The number of tools to track patient health data has exploded in recent years, and the race to access that information is heating up.
The Walgreens pharmacy chain last week launched its Walgreens Connect app, which allows participants in its Balance Rewards program to get 20 points each time they take their blood pressure or test their blood sugar with a branded monitor they can purchase in-store.
The move is one prong of Walgreens' larger digital and telehealth strategy, which also includes offering telemedicine services through its partnership with MDLive. The pharmacy giant recently expanded that relationship into 20 additional states, bringing the total number to 25. It also has a partnership with WebMD to offer virtual wellness coaching sessions.
“It's the care experience that consumers will expect in the future,” said Adam Pellegrini, Walgreens' divisional vice president of digital health. “We see an unmet need from our consumer base to have care delivered anywhere.”
Data collected through the Walgreens Connect app is stored in the cloud through a partnership with Qualcomm. Balance Rewards points can be redeemed for money off store purchases.
“We know that if you reward small, simple behaviors, you can increase adherence to the clinical protocol,” Pellegrini said.
Software developers are making it easier to gather and use patient information. Companies like Welltok and Validic have built a business model of creating a single entry point for providers, insurers and employers to access a wealth of patient data from sources ranging from FitBit to dLife.
Other innovators are trying to address the sheer volume of data so providers don't become overwhelmed by it. Stage 3 of the meaningful-use rules also encourages the use of patient-generated data in electronic health records.
Achieving meaningful use will be a component of physicians' compensation under the Medicare Access and CHIP Reauthorization Act of 2015, which Congress passed earlier this year to replace the sustainable growth-rate formula.
Other technology companies are also working to give providers, and patients, a leg up.
IBM Watson in September launched the Watson Care Manager, which can collect data from wearable and remote monitoring devices and identify which patients might need early intervention.
“Data is the new money,” said Harry Wang, director of health and mobile product research at Parks Associates, a consulting firm.
“The healthcare industry is residing in silos, and the data also resides in silos. There's a huge opportunity to harmonize data sources,” Wang said.
The competition is coming not only from providers and insurers, which have incentives to keep patients healthy under value-based payment models, but also pharmaceutical and medical-device companies that need to demonstrate comparative effectiveness through the real-world use of their products, Wang said.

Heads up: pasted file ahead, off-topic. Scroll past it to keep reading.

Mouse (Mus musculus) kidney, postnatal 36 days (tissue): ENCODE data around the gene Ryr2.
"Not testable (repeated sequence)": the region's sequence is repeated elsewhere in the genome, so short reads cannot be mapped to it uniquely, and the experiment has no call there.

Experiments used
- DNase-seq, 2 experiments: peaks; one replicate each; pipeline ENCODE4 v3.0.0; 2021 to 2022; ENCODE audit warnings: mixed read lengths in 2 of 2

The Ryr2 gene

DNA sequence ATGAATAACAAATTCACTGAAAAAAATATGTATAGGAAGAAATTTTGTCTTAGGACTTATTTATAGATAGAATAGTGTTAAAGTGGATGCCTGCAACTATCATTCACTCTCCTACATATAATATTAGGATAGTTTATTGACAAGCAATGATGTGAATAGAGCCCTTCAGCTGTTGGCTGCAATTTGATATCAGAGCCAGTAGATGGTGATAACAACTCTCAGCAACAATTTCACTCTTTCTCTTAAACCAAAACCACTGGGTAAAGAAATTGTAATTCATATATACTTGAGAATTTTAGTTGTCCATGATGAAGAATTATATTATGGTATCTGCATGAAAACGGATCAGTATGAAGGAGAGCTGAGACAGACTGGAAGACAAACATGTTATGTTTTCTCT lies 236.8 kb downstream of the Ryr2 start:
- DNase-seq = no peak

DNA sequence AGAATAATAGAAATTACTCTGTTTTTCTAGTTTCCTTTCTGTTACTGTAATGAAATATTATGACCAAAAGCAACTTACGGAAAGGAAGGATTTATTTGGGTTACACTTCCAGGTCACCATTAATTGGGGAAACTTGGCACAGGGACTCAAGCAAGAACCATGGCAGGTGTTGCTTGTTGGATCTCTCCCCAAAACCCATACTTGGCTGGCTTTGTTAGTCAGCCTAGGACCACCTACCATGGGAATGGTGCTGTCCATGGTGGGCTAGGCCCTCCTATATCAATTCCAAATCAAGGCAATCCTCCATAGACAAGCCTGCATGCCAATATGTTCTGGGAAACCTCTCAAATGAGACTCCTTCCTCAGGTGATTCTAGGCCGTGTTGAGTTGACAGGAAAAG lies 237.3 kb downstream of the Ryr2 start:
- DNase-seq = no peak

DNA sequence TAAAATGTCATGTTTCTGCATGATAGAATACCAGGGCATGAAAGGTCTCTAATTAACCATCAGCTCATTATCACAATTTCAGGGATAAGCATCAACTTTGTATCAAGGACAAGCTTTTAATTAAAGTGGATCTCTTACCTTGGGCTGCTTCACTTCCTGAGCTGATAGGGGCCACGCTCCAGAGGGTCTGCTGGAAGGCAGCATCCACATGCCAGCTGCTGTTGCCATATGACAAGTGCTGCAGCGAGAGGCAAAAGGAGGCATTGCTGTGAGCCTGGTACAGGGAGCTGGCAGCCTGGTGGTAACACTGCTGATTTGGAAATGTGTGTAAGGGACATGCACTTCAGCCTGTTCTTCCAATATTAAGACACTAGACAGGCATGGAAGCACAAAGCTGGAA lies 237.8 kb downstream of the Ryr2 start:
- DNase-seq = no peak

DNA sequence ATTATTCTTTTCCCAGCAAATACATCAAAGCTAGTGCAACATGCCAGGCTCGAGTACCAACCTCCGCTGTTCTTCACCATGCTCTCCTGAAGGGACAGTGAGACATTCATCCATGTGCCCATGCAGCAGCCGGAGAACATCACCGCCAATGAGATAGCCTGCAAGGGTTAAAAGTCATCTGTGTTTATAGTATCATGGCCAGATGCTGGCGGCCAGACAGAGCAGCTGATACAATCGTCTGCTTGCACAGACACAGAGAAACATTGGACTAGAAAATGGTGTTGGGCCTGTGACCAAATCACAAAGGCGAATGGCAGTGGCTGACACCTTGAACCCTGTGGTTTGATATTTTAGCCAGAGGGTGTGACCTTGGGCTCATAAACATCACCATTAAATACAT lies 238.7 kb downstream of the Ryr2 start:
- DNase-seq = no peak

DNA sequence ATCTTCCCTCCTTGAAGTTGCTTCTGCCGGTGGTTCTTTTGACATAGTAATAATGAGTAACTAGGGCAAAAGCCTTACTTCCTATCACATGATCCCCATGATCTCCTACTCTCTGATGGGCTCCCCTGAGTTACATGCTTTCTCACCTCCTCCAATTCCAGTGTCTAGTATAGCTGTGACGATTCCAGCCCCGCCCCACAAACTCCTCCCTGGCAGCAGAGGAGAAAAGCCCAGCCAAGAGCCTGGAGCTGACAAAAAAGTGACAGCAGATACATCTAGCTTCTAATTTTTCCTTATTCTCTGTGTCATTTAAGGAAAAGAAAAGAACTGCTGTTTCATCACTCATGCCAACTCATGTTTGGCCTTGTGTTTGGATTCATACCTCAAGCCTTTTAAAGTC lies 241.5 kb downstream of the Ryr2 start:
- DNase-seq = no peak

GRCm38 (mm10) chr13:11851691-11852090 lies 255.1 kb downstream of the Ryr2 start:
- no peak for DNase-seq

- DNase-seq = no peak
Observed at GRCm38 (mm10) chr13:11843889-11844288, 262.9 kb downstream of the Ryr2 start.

Teva Pharmaceutical Industries in September acquired Gecko Health Innovations, which makes the CareTRx program.
The tool consists of a hardware device that attaches to an asthma inhaler and a software program that stores data.
The tool will improve patient adherence and compliance, the respiratory therapy developer said in announcing the deal.
Pharmacies such as Walgreens, meanwhile, are a regular point of contact for patients with chronic conditions, Wang noted. That position is valuable not only for retaining customers but in forging partnerships with other healthcare players.
“They are a bridge between the health systems and consumers' everyday life,” he said. “They become the go-to destination for consumers, and they can be a one-stop destination for their partners.”
Walgreens isn't currently partnering with any healthcare systems to share the data but could do so in the future, Pellegrini said.
“Right now, we're sticking to self-management,” he added. “We are looking in the future to connecting with providers, but it has to be done in a thoughtful way.”
While multiple stakeholders are competing for patient data, the question remains whether consumers will be willing to share that information, especially with their insurance companies or employers.
Only 5% of people are actually using devices that can share their health information, Wang said.
Not only are these products expensive, but consumers are skeptical about who will have access to their data and whether it could be used to penalize them, he added.